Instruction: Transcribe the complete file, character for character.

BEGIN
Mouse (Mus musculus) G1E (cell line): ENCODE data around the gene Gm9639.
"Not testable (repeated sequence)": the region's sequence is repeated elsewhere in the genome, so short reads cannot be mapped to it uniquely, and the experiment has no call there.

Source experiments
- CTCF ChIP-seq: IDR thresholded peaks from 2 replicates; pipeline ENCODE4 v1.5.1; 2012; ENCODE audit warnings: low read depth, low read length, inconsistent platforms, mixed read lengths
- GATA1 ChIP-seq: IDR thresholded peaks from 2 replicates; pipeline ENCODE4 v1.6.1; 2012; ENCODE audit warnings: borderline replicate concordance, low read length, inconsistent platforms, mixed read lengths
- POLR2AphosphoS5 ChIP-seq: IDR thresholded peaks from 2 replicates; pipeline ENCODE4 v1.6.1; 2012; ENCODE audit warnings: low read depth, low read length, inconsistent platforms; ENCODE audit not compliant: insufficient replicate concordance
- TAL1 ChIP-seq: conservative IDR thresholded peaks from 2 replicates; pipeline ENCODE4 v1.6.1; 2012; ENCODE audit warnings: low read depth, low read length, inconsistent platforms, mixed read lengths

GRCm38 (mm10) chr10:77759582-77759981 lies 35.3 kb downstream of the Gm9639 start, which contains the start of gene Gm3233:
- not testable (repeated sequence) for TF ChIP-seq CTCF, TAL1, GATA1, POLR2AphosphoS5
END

Mouse (Mus musculus) G1E (cell line): ENCODE data around the gene Gm9639.
"Not testable (repeated sequence)": the region's sequence is repeated elsewhere in the genome, so short reads cannot be mapped to it uniquely, and the experiment has no call there.

Source experiments
- CTCF ChIP-seq: IDR thresholded peaks from 2 replicates; pipeline ENCODE4 v1.5.1; 2012; ENCODE audit warnings: low read depth, low read length, inconsistent platforms, mixed read lengths
- GATA1 ChIP-seq: IDR thresholded peaks from 2 replicates; pipeline ENCODE4 v1.6.1; 2012; ENCODE audit warnings: borderline replicate concordance, low read length, inconsistent platforms, mixed read lengths
- POLR2AphosphoS5 ChIP-seq: IDR thresholded peaks from 2 replicates; pipeline ENCODE4 v1.6.1; 2012; ENCODE audit warnings: low read depth, low read length, inconsistent platforms; ENCODE audit not compliant: insufficient replicate concordance
- TAL1 ChIP-seq: conservative IDR thresholded peaks from 2 replicates; pipeline ENCODE4 v1.6.1; 2012; ENCODE audit warnings: low read depth, low read length, inconsistent platforms, mixed read lengths

GRCm38 (mm10) chr10:77759582-77759981 lies 35.3 kb downstream of the Gm9639 start, which contains the start of gene Gm3233:
- not testable (repeated sequence) for TF ChIP-seq CTCF, TAL1, GATA1, POLR2AphosphoS5